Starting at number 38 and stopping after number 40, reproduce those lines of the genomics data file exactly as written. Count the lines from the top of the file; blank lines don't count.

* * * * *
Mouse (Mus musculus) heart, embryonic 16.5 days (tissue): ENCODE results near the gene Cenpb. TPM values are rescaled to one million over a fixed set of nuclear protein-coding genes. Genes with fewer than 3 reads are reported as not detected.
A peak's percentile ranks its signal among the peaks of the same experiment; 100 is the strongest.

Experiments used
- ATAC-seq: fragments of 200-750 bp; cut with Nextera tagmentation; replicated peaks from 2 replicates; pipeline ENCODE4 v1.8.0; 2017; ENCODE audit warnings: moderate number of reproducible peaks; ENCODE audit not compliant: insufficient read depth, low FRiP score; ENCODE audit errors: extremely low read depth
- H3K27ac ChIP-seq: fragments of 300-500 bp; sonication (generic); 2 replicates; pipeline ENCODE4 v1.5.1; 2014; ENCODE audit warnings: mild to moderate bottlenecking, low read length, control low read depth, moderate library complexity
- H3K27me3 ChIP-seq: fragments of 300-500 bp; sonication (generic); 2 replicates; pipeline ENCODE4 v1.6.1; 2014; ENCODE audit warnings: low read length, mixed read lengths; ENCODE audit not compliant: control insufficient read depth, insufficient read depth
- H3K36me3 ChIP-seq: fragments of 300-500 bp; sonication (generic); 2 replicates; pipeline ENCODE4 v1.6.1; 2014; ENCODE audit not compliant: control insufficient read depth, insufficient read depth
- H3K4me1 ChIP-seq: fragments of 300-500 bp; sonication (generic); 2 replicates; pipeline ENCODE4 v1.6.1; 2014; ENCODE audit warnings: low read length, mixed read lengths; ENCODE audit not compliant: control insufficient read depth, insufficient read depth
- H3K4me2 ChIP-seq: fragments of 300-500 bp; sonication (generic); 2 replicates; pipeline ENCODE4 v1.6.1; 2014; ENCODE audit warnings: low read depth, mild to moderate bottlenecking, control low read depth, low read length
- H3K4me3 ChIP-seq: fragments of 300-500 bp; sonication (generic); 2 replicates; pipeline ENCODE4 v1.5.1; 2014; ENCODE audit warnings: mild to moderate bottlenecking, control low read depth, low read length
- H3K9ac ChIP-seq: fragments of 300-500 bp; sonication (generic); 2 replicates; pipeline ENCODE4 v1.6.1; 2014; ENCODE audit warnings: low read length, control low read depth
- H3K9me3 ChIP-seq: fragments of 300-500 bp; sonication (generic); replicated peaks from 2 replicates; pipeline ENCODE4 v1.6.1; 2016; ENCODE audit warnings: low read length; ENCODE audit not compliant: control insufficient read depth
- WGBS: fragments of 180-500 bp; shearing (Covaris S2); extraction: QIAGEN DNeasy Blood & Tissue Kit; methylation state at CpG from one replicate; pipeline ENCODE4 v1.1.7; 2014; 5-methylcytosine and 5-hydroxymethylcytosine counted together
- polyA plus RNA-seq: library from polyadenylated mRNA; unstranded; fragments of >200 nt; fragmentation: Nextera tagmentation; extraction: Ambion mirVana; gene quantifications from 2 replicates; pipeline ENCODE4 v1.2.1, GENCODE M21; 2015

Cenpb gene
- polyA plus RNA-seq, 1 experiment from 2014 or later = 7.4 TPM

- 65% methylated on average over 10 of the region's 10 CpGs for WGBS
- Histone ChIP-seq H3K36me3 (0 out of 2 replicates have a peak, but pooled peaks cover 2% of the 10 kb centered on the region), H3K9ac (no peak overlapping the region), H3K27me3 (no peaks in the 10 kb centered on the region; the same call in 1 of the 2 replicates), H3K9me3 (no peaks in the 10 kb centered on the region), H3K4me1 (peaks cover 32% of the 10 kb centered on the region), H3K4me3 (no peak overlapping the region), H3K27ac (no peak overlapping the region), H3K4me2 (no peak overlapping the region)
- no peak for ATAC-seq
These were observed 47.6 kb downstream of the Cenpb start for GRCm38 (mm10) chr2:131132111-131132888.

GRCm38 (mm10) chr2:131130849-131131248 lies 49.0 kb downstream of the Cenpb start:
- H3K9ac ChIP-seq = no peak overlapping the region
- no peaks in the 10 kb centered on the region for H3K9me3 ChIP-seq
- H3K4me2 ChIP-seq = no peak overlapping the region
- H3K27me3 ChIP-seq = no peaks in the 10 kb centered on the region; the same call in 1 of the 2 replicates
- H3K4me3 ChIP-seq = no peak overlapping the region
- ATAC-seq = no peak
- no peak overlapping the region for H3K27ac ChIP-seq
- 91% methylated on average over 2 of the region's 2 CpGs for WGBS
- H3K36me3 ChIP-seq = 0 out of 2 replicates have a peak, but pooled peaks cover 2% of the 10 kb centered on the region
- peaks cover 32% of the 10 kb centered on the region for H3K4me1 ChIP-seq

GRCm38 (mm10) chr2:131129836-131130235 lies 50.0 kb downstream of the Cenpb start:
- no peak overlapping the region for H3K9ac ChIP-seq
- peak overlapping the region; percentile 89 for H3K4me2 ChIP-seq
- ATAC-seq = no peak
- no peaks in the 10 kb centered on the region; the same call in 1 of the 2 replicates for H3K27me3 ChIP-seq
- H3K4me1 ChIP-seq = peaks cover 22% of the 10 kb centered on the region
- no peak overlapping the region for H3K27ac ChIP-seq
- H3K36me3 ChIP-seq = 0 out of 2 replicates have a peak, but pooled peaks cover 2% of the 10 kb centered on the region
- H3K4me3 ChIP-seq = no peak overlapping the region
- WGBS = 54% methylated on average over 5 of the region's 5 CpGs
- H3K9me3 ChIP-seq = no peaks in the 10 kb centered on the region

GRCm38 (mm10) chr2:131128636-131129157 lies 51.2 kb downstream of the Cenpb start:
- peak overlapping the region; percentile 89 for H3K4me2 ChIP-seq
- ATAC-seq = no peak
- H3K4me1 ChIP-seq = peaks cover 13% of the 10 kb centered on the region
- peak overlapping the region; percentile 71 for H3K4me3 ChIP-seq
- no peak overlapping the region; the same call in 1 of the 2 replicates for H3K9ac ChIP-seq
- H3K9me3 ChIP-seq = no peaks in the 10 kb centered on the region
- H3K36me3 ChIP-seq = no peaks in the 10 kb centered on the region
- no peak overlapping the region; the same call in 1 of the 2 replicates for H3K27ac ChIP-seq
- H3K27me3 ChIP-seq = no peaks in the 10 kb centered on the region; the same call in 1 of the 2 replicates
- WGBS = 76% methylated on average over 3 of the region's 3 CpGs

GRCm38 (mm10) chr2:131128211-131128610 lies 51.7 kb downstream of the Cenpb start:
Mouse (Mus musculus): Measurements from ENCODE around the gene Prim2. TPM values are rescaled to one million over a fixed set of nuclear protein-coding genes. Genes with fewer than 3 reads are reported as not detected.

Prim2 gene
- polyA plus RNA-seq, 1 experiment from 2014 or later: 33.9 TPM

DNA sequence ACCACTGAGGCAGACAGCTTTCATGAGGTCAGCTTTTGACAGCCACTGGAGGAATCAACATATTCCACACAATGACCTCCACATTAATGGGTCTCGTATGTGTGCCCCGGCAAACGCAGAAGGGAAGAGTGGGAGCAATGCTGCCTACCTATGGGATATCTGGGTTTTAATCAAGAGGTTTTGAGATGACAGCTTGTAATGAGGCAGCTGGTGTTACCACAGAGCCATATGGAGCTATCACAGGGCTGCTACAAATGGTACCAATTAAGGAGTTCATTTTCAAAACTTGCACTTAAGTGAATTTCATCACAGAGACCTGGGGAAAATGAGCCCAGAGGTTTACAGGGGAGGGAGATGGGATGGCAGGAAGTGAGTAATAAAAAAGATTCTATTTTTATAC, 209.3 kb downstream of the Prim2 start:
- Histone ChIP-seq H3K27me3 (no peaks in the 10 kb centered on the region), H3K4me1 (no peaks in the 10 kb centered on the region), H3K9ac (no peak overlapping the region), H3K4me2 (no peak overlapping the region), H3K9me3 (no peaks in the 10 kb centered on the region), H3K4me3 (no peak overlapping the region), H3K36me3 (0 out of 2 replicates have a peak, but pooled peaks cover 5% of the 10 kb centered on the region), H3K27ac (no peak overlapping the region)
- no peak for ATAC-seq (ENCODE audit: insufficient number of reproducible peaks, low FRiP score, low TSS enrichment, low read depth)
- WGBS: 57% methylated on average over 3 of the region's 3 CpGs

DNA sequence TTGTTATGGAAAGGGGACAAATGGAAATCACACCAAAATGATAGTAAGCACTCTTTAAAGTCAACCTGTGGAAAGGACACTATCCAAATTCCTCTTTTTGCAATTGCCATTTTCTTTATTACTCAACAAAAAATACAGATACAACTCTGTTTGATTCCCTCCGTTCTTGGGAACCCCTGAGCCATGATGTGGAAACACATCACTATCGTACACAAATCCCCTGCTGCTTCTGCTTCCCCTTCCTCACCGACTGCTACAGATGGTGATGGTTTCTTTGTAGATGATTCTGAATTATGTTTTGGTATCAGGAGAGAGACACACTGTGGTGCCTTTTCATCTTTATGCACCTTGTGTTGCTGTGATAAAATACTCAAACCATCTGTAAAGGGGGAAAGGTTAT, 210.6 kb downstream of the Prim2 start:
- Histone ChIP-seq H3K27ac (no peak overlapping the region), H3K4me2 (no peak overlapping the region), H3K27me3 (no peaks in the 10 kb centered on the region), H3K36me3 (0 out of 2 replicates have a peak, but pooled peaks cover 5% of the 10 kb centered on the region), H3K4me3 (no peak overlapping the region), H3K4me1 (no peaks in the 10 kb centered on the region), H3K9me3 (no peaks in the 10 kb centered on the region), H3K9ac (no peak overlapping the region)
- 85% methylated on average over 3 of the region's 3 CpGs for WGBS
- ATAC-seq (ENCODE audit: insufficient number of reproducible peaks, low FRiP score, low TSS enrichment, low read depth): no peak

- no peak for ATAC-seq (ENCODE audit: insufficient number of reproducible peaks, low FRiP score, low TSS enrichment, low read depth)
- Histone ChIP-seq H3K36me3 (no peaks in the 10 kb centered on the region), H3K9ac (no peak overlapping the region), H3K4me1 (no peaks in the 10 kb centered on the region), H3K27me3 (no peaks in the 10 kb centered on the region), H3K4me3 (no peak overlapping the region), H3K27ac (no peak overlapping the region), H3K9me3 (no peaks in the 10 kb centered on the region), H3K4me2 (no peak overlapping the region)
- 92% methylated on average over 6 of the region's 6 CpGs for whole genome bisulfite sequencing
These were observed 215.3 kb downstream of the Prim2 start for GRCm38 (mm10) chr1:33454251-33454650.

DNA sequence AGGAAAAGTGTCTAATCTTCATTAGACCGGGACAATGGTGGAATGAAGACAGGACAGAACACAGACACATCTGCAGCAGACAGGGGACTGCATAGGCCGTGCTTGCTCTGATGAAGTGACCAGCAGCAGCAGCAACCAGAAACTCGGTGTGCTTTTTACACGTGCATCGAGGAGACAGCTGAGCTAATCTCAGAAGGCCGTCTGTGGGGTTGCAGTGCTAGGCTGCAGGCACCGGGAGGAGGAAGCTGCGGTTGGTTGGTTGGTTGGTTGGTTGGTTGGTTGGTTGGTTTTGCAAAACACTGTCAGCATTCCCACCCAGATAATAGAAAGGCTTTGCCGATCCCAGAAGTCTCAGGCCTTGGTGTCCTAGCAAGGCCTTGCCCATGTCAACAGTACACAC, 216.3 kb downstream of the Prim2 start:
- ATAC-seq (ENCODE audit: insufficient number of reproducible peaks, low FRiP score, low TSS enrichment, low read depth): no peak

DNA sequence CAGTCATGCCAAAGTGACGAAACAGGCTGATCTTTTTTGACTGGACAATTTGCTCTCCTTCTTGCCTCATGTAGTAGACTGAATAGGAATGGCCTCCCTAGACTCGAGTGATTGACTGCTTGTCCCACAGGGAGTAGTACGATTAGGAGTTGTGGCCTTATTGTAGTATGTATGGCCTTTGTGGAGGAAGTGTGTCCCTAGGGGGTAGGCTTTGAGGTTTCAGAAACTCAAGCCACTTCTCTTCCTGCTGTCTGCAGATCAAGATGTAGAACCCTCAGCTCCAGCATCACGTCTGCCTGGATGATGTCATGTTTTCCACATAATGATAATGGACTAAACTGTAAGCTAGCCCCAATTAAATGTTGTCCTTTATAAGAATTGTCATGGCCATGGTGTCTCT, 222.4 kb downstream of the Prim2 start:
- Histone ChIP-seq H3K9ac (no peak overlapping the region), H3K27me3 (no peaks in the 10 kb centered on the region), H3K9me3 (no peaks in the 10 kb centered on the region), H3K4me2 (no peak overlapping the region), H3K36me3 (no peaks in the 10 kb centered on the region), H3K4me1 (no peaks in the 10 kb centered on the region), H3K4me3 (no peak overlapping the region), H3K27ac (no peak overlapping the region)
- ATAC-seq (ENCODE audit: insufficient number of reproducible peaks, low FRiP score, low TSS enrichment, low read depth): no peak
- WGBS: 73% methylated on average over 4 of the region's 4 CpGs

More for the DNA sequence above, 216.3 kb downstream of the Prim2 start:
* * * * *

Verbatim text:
- no peak overlapping the region for H3K27ac ChIP-seq
- H3K36me3 ChIP-seq = 0 out of 2 replicates have a peak, but pooled peaks cover 2% of the 10 kb centered on the region
- H3K4me3 ChIP-seq = no peak overlapping the region